The World Today for February 02, 2022


Of Chickens and Eggs


Aung San Suu Kyi won a Nobel Peace Prize in 1991 for her pro-democracy activism in Myanmar, where she spent years in and out of house arrest for opposing her country’s brutal dictatorship. Yet she persisted in opposing the military junta in her southeast Asian country. When Myanmar held its first openly contested elections in 2015, her National League for Democracy, or NLD, won, and she became the de facto leader of the country.

Then one year ago, the military again seized power in a coup. A photo of a Catholic nun, Sister Ann Rose, kneeling before soldiers with her hands spread in a bid to halt the violence during the coup went viral around the world, Agence France-Presse wrote. Since then, the military has killed more than 1,500 people and jailed almost 10,000.

“As the anniversary of the coup draws near, the military has launched indiscriminate airstrikes that have killed civilians in the southeast, blocked life-saving aid, and kept up a bloody campaign against activists and journalists, who have been detained and killed in custody,” claimed Amnesty International.

Recently, a court sentenced Suu Kyi to four years in jail for possessing walkie-talkies, reported the BBC. That punishment was in addition to a separate conviction and sentenced last year to two years for inciting dissent. On Feb. 14, her trial on election fraud charges involving the 2020 election begins, the Associated Press reported. Her party won a landslide victory.

The decisions were part of a broader legal crackdown on dissent, wrote the Guardian. A military tribunal recently sentenced NLD lawmaker Phyo Zayar Thaw and pro-democracy activist Kyaw Min Yu to death, too. Armed groups calling themselves “People’s Defense Forces” have formed to fight back. They and other groups control large swathes of the country.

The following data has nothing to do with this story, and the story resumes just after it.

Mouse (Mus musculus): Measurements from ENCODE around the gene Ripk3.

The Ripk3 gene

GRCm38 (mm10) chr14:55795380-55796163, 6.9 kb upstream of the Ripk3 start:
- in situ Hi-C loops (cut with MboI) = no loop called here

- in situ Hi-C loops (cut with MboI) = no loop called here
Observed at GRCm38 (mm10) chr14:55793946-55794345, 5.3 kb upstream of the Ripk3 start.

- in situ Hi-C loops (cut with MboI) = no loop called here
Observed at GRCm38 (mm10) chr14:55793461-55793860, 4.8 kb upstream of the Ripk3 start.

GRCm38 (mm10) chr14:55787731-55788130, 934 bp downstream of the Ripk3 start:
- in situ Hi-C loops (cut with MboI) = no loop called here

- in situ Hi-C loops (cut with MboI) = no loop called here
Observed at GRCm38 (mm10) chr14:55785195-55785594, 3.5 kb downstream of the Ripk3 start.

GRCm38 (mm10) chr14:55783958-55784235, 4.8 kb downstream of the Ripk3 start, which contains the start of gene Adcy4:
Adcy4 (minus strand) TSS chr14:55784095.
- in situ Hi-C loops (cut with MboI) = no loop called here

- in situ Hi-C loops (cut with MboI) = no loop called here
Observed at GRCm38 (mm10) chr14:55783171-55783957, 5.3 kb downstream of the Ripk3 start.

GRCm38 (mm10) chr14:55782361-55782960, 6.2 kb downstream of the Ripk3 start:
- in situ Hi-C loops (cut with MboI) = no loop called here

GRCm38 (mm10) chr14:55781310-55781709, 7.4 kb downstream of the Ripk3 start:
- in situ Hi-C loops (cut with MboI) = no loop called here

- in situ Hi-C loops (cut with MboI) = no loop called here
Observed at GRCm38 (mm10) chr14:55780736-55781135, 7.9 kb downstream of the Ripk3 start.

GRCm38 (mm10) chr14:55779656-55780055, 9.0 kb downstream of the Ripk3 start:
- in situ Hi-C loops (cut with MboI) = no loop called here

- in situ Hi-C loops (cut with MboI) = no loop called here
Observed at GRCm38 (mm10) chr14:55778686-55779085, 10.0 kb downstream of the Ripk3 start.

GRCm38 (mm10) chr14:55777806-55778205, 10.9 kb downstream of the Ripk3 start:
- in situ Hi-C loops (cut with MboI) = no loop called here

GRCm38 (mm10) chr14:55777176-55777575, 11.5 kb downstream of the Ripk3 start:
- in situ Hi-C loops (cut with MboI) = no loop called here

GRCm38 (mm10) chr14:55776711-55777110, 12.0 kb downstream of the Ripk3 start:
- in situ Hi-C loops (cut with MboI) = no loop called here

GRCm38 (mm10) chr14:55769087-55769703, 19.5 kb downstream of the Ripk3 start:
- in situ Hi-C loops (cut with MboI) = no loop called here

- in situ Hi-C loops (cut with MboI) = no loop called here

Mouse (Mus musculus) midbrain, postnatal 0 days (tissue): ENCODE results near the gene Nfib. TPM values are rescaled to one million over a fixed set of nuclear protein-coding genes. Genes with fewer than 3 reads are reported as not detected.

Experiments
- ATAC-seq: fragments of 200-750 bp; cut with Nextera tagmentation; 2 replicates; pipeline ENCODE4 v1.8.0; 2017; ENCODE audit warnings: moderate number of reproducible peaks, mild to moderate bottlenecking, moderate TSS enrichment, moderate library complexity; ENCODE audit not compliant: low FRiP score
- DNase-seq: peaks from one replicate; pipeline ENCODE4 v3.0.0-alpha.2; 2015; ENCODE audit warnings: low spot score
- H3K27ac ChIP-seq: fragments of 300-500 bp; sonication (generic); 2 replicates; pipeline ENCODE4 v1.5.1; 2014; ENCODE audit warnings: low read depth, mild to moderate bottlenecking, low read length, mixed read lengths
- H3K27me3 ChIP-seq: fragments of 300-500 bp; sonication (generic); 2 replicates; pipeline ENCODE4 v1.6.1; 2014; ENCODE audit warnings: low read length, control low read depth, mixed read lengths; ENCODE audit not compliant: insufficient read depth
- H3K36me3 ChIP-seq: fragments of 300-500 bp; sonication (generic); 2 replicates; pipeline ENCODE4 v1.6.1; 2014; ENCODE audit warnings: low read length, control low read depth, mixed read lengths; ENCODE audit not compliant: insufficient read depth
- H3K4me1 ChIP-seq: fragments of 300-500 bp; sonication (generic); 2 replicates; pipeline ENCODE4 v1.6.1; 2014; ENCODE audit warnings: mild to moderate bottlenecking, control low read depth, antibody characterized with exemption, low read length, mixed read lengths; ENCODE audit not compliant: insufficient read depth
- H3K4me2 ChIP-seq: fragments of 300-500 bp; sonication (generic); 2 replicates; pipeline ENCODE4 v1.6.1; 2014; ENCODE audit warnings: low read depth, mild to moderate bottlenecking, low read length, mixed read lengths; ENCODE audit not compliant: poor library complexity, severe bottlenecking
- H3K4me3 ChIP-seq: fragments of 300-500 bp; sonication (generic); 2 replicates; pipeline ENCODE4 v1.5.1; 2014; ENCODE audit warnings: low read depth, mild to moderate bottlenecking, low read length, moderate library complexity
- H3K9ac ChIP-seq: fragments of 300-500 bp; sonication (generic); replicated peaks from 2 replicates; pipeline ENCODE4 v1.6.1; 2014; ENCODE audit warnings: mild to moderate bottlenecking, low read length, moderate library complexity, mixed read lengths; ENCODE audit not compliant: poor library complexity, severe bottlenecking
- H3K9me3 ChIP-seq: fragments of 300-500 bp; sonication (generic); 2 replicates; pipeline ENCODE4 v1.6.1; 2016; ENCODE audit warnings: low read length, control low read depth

The contrast between the last year and the decade of Suu Kyi’s administration is stark. As the Economist explained, fighting with rebel groups abated as ceasefires were signed. Economic growth was almost 7 percent annually. Now unemployment is surging, the economy has shrunk by nearly a third and violence is rampant.

To be sure, as the New York Times showed, Suu Kyi is a flawed leader. She garnered intense criticism for rejecting accusations that Myanmar, a majority Buddhist country, was committing genocide against the Muslim Rohingya minority.

Still, the country is in turmoil now, as this Deutsche Welle video illustrates. Australia-based Woodside Petroleum as well as American and French oil giants Chevron and Total have pulled out of the country, saying they can’t operate there while the junta retains power, violates human rights and lets chaos reign, Reuters reported.

The junta, for its part, says it will hold elections once stability returns. But it’s a chicken-and-egg situation: That stability won’t return until the military relinquishes control.

Meanwhile, on this grim anniversary, hundreds of thousands defied the junta by staying home in a “silent strike” that shut stores and markets across the country and halted the business of daily life, France24 reported.

Violence and intimidation might create the illusion of control but at this point, it’s a mirage, disappearing as one approaches.

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